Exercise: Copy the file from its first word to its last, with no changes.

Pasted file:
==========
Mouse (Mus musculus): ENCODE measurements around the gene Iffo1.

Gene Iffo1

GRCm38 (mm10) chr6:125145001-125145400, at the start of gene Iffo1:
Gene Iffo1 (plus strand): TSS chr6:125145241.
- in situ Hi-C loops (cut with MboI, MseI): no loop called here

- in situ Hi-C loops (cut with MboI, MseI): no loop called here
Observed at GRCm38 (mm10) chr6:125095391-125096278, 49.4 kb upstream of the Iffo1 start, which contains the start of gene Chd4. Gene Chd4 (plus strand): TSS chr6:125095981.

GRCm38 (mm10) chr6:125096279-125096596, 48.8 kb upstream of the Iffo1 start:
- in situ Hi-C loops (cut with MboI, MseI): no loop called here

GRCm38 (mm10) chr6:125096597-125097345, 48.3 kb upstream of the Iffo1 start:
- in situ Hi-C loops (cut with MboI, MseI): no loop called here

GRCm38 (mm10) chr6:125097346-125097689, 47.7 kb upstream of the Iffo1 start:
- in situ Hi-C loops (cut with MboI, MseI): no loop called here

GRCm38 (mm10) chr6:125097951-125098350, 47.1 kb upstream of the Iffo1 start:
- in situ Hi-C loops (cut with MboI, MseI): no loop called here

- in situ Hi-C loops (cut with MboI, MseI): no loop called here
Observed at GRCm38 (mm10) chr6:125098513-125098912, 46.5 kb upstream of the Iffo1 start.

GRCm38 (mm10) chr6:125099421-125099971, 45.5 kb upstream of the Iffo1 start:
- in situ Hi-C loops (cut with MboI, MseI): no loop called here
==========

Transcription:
Mouse (Mus musculus): ENCODE measurements around the gene Iffo1.

Gene Iffo1

GRCm38 (mm10) chr6:125145001-125145400, at the start of gene Iffo1:
Gene Iffo1 (plus strand): TSS chr6:125145241.
- in situ Hi-C loops (cut with MboI, MseI): no loop called here

- in situ Hi-C loops (cut with MboI, MseI): no loop called here
Observed at GRCm38 (mm10) chr6:125095391-125096278, 49.4 kb upstream of the Iffo1 start, which contains the start of gene Chd4. Gene Chd4 (plus strand): TSS chr6:125095981.

GRCm38 (mm10) chr6:125096279-125096596, 48.8 kb upstream of the Iffo1 start:
- in situ Hi-C loops (cut with MboI, MseI): no loop called here

GRCm38 (mm10) chr6:125096597-125097345, 48.3 kb upstream of the Iffo1 start:
- in situ Hi-C loops (cut with MboI, MseI): no loop called here

GRCm38 (mm10) chr6:125097346-125097689, 47.7 kb upstream of the Iffo1 start:
- in situ Hi-C loops (cut with MboI, MseI): no loop called here

GRCm38 (mm10) chr6:125097951-125098350, 47.1 kb upstream of the Iffo1 start:
- in situ Hi-C loops (cut with MboI, MseI): no loop called here

- in situ Hi-C loops (cut with MboI, MseI): no loop called here
Observed at GRCm38 (mm10) chr6:125098513-125098912, 46.5 kb upstream of the Iffo1 start.

GRCm38 (mm10) chr6:125099421-125099971, 45.5 kb upstream of the Iffo1 start:
- in situ Hi-C loops (cut with MboI, MseI): no loop called here